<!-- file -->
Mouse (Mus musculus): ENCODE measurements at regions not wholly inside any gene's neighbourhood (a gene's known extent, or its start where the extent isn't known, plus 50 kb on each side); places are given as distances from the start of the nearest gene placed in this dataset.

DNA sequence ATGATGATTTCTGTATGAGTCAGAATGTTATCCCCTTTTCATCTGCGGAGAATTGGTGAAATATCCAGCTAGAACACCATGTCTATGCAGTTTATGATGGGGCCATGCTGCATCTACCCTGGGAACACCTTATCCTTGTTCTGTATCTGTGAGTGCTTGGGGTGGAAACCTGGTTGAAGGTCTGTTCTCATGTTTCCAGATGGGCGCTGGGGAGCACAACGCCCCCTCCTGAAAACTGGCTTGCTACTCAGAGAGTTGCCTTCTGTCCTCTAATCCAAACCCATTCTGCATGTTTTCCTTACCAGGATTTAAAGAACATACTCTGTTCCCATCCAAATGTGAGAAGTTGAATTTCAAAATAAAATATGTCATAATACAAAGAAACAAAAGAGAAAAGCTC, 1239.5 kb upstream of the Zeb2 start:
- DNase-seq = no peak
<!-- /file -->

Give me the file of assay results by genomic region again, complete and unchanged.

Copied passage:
Mouse (Mus musculus): ENCODE measurements at regions not wholly inside any gene's neighbourhood (a gene's known extent, or its start where the extent isn't known, plus 50 kb on each side); places are given as distances from the start of the nearest gene placed in this dataset.

DNA sequence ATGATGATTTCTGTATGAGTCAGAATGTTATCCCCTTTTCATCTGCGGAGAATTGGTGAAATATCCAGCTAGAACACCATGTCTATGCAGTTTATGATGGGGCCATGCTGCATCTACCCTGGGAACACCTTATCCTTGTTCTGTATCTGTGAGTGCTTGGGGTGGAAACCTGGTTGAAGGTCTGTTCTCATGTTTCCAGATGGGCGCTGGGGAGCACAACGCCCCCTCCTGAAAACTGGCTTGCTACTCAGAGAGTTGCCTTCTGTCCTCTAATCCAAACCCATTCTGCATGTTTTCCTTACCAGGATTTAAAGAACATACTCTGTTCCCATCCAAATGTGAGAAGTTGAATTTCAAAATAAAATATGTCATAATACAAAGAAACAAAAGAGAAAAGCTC, 1239.5 kb upstream of the Zeb2 start:
- DNase-seq = no peak